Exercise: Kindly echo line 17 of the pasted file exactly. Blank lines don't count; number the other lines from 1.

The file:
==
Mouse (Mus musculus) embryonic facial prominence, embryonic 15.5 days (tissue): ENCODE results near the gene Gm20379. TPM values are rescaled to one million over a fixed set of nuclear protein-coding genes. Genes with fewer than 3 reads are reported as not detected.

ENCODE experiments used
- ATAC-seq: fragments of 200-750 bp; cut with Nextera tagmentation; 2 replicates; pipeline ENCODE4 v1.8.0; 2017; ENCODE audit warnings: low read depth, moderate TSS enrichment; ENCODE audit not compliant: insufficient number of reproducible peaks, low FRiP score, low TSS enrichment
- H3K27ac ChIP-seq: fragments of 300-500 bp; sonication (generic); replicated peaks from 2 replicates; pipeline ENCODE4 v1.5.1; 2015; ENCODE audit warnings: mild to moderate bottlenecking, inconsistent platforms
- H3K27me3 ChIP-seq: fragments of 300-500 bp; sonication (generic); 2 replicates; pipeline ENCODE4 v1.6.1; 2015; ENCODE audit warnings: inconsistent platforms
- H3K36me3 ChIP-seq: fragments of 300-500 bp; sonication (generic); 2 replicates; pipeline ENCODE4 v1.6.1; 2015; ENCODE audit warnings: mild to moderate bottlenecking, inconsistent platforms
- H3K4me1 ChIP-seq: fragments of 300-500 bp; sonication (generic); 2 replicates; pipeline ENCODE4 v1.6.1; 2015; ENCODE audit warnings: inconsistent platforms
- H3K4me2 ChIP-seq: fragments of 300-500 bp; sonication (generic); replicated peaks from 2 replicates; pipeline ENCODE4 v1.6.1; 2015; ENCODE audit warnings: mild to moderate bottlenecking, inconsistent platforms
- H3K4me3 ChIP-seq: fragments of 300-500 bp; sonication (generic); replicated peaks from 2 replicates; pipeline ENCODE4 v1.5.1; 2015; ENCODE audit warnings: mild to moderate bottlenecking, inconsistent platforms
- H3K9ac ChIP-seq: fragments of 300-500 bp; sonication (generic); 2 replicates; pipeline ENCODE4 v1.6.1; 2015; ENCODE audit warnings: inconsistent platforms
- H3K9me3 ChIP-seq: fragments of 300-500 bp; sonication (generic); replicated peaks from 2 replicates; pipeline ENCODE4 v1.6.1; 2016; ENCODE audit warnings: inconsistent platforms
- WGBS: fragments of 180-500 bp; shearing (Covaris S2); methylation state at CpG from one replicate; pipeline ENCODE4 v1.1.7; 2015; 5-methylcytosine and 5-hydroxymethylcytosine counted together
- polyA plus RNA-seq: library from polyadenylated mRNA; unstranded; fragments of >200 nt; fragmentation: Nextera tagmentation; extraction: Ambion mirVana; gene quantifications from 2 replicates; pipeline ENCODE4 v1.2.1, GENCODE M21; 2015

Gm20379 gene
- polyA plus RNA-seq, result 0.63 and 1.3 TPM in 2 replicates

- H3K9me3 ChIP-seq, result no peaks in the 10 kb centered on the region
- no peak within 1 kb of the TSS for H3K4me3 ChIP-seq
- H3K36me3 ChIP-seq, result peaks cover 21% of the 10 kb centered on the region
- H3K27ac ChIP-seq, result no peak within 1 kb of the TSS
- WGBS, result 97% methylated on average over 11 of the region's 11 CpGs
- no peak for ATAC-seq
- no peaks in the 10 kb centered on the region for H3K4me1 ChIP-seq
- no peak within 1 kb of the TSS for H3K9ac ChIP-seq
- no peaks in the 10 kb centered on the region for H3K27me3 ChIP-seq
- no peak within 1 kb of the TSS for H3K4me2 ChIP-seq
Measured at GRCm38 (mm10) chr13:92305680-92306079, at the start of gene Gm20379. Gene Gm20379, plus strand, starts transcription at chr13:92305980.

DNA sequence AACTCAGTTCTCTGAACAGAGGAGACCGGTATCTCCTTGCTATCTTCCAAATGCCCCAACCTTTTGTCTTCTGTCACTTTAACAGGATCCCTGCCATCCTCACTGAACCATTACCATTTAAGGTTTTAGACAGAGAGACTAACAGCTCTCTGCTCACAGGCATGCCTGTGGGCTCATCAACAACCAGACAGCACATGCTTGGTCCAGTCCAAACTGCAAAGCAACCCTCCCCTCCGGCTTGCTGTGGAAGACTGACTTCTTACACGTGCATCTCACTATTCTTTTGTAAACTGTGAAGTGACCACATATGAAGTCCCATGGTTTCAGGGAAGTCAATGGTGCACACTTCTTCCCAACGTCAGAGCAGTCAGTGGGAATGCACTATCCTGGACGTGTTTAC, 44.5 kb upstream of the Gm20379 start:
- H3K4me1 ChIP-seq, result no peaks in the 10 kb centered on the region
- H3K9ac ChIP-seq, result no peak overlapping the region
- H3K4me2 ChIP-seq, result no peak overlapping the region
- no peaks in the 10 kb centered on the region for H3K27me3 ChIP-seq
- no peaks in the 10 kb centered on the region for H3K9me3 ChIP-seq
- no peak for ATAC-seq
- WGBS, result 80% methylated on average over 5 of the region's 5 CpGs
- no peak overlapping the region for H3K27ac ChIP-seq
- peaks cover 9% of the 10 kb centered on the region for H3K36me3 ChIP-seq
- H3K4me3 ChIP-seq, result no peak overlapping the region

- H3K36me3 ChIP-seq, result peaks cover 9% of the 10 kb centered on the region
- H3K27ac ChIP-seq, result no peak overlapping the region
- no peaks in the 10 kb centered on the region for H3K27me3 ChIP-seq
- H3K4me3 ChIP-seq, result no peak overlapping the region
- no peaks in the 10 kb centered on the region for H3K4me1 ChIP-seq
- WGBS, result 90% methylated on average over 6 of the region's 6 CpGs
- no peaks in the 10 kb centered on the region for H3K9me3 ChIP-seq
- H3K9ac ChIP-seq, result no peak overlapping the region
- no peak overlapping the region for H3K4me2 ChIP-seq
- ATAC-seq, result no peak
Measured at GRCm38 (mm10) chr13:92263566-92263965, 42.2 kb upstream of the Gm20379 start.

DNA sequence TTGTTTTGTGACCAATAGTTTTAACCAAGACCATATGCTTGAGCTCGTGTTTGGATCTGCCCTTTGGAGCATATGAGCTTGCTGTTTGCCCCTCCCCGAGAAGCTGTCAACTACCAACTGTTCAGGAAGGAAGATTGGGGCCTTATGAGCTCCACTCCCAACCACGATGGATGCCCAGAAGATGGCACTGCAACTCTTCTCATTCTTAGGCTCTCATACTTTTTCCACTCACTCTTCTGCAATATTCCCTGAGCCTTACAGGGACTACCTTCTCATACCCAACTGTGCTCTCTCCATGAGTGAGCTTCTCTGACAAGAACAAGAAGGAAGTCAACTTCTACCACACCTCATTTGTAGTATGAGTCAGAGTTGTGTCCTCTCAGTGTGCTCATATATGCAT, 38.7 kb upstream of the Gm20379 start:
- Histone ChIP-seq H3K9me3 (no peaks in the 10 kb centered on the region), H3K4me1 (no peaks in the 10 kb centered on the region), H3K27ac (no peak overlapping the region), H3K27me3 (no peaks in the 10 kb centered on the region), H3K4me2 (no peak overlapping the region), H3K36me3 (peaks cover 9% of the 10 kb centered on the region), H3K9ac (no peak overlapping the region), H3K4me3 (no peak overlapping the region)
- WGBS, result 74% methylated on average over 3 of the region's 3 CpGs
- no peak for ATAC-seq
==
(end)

- no peak within 1 kb of the TSS for H3K4me3 ChIP-seq